You know the last book I thought I''d read is a non-fiction account of the Supreme Court, yet, here I am writing a review, regarding same. Go figure! If the Supreme Court is of modest interest to you, you should invest the time and read it. Don''t be fooled by the fact that Ms. Crawford-Greenburg works for ABC News. Her account is balanced impartial, and suprisingly (at least for me), more than fair. It pushes no agendas, and indeed takes the readers behind the curtains, inside the Chambers, and in some instances, the very homes of our highest Court justices. More interesting for me is the Judicial Appointment process and how the White House and, to a lesser extent, the Senate, play the process to drive their own agendas. Lastly, this book does not bog down the reader with incessant griping on cases, political choosing of sides per se, etc. Rather, it gives the reader a more personal view of the Associate Justices and Chief Justice, in a manageable 350 pages.I''d suggest the publisher offer an excerpt to allow the reader to sample the content. Take the time to read it, you won''t be disappointed.
emmylee04 on LibraryThing More than 1 year ago
I thought this book provided a great look into the politics and personalities of the US Supreme Court. Despite my chosen profession, I rarely get into books about the Supreme Court or law, but I found this book to be a truly interesting read. It was almost gossip-y at points(who knew Sandra Day hated Clarence or loved Rehnquist?), but did more to provide a personality for each Justice than anything I had read before. I wish I had read this before law school - it would have provided some real color to all of those awful red casebooks. I definitely recommend it.
jclark88 on LibraryThing More than 1 year ago
I was afraid this book would be stuffy and one sided so I began reading it with a bit of trepidation. I was pleasantly surprised by how well the author was able to tell the inside story of the struggle for control of the Supreme Court without crossing the line between story teller and political mouthpiece. I was surprised by how interested I was and by how much I ended up enjoying the book.
leoklein on LibraryThing More than 1 year ago
This book should really be called, "Conservatives Take Over Supreme Court -- In Their Own Words". The author shows no interest or even awareness of other points of view.Her description of the Bork/Ginsburg nomination fiasco comes almost directly from members of the Reagan Administration with absolutely no other interpretation or context.Her (completely inadequate) treatment of Justice Thomas as someone who's just been "misunderstood" -- otherwise totally ignoring the truly radical nature of his judicial perspective is yet another glaring example. Her description of the Alito nomination reads like an abbreviated soap-opera pitting "folksy" Samuel against the "openly hostile" Democratic Senators.The book ends on a paean to George W. Bush who the author attributes as the mastermind of this judicial lurch to the right.There literally is no other point of view or perspective. Democrats or liberal groups are no where to be seen -- other than in fleeting one-liners about "interest groups". Even the Clinton Administration which lasted two terms and saw two nominees to the Supreme Court merits a measly 18 pages.Instead what we get are detailed interviews with people from the Federalist Society, etc., with zero context as to where these groups fit on the political spectrum.The author uncritically accepts the conservatives on their own terms, repeating ad nauseum their desire for "judicial restraint" and original intent as if no other, perhaps less flattering, interpretation existed.I appreciate the perspective of all sides on these issues (even if I don't agree with them) but we really need an author who's a bit more honest in describing political context. To reduce everything to cat-fights and personality clashes -- as this book does -- borders on flagrant deception.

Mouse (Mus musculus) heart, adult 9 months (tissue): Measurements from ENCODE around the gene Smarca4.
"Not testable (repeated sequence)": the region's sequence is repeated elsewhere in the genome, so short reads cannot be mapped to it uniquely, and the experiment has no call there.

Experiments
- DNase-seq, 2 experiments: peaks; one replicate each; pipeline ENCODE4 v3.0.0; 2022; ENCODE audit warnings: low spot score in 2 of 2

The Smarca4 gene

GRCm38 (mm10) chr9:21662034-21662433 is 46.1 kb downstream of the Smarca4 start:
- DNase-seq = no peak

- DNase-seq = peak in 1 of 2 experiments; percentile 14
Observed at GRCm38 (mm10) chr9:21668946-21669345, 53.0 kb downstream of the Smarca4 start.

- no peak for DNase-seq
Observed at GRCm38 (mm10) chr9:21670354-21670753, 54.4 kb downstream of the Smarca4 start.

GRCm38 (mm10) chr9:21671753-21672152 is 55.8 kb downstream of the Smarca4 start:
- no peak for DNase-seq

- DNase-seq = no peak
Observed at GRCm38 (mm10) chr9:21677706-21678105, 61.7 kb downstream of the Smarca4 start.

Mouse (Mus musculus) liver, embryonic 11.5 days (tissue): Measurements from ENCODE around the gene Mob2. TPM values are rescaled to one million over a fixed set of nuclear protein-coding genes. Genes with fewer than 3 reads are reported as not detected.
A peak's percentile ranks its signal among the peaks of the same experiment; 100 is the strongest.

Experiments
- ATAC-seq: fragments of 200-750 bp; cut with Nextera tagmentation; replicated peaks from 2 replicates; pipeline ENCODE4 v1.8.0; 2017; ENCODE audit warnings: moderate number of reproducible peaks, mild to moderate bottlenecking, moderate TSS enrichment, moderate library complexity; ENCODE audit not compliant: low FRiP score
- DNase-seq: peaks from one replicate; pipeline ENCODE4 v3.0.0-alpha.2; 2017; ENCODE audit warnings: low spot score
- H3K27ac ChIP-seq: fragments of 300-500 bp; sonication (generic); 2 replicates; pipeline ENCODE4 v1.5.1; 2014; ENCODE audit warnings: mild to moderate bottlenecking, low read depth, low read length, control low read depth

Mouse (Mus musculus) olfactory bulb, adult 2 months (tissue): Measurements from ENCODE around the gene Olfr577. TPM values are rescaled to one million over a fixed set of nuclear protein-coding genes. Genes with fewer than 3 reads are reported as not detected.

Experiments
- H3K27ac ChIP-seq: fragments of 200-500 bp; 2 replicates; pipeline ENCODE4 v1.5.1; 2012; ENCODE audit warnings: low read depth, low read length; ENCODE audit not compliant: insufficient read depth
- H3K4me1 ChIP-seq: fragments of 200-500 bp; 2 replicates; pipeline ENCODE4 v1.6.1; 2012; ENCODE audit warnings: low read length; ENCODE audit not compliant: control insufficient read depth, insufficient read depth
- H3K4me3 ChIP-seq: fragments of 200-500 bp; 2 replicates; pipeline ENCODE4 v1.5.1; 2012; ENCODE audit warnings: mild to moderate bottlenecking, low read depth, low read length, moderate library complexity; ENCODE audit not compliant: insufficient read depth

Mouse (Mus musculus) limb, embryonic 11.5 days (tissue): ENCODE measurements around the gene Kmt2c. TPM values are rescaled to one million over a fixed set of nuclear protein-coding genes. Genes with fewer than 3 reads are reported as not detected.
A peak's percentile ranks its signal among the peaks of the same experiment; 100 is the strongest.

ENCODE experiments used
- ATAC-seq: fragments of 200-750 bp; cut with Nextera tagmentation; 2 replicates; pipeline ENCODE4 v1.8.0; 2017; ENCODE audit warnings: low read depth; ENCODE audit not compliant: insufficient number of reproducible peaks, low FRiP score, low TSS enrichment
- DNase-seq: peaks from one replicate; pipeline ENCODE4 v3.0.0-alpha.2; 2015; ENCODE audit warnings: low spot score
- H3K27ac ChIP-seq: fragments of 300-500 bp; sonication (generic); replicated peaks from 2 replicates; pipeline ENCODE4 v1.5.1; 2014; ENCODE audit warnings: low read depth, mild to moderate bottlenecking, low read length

LiteraryLinda on LibraryThing More than 1 year ago
It was interesting learning about the Supreme Court and how the justices are chosen and a little bit about the history.
reannon on LibraryThing More than 1 year ago